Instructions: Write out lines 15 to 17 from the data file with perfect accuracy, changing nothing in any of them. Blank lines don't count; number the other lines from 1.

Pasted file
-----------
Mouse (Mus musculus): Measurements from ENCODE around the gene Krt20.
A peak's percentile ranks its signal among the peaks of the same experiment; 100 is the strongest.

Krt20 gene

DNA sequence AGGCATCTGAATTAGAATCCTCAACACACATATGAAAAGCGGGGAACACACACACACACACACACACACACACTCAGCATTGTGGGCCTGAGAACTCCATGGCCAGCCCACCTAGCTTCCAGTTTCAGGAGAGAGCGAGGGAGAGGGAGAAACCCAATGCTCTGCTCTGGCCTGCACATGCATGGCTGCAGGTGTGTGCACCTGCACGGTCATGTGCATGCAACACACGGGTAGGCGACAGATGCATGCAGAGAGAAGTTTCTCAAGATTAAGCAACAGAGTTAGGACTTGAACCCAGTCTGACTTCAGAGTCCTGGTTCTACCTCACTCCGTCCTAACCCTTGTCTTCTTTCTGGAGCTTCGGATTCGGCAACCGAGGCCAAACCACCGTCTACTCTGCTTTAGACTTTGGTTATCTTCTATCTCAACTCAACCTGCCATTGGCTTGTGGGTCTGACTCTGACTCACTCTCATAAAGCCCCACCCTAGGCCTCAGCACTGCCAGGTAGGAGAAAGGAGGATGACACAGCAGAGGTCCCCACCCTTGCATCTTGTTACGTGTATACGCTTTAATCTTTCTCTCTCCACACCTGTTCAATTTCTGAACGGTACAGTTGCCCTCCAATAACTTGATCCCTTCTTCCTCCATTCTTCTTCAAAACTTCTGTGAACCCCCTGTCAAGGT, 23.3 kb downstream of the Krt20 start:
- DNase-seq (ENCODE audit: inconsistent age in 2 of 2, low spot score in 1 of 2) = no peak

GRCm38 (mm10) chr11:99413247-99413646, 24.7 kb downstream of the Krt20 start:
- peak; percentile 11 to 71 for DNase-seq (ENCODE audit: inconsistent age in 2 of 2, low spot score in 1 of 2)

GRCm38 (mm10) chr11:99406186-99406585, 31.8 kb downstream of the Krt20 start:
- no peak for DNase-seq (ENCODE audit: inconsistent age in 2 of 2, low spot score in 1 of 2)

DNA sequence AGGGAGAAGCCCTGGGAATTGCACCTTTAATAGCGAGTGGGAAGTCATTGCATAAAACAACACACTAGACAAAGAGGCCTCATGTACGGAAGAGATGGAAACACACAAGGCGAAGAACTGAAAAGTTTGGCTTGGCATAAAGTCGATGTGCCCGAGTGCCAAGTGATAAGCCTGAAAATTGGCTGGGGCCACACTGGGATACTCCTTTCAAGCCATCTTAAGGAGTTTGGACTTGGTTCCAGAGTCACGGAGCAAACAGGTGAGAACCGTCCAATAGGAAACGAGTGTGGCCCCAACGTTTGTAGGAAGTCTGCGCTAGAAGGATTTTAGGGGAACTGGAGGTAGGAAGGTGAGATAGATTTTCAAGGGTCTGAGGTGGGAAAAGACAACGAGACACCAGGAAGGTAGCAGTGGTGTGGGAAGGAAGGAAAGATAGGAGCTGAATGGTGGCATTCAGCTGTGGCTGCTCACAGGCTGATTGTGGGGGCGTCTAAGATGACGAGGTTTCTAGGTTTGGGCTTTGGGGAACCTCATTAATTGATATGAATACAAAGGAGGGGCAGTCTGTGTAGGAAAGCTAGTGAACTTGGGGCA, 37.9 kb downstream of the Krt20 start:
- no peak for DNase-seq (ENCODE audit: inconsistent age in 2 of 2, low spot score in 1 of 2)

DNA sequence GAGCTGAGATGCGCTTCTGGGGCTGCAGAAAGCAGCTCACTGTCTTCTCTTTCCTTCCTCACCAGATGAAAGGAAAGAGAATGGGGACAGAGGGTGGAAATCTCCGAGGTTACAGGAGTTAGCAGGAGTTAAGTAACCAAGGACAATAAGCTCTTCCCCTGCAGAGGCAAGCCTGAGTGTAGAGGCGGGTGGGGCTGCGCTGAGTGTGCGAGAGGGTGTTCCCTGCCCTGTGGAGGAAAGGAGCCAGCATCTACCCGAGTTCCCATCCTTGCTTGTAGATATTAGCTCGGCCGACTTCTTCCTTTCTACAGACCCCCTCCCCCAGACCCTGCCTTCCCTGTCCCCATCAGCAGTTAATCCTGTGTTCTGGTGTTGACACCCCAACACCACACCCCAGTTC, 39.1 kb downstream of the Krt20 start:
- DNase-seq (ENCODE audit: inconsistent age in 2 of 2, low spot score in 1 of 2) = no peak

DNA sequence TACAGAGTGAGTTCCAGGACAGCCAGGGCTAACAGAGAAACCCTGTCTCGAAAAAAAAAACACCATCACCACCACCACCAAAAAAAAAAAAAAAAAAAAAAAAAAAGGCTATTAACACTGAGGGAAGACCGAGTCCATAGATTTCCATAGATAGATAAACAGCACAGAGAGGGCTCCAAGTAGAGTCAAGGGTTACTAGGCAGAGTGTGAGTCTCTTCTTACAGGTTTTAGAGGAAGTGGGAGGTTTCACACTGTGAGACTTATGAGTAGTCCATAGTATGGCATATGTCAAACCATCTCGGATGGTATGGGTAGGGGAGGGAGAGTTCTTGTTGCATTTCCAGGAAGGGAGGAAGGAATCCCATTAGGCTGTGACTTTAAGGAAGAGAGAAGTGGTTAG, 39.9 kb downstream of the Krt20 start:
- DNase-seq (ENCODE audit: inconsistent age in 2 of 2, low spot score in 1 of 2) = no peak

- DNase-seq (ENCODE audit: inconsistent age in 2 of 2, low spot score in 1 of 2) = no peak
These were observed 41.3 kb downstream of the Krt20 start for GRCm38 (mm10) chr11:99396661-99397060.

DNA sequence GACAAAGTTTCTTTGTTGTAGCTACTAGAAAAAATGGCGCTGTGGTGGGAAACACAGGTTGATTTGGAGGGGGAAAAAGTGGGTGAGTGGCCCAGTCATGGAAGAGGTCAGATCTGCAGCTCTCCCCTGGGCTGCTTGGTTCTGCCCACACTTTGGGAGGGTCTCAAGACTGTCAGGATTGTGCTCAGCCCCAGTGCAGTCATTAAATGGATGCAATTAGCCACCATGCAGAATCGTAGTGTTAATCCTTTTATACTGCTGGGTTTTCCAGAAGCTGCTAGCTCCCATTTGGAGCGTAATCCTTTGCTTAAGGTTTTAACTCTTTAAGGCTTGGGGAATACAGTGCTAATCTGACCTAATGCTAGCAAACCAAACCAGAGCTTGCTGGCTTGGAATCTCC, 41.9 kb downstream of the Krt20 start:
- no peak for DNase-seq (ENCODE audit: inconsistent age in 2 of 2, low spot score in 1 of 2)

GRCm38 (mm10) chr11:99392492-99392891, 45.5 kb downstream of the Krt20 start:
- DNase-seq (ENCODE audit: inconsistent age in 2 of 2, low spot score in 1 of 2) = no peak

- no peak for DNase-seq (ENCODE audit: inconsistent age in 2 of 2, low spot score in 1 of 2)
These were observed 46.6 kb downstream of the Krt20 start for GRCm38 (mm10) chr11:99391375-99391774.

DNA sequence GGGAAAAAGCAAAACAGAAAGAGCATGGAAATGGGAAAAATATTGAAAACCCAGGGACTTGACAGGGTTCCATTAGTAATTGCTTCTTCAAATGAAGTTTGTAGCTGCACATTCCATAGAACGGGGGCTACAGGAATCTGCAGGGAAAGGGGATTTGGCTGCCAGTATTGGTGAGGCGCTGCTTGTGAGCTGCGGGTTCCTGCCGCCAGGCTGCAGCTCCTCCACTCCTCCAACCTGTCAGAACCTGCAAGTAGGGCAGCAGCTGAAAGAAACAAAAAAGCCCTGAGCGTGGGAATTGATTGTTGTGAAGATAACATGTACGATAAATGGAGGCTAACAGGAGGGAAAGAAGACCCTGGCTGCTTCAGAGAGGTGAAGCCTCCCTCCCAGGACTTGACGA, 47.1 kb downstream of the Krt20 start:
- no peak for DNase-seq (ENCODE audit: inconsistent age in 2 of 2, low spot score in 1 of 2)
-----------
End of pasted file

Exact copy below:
- DNase-seq (ENCODE audit: inconsistent age in 2 of 2, low spot score in 1 of 2) = no peak

- DNase-seq (ENCODE audit: inconsistent age in 2 of 2, low spot score in 1 of 2) = no peak
These were observed 41.3 kb downstream of the Krt20 start for GRCm38 (mm10) chr11:99396661-99397060.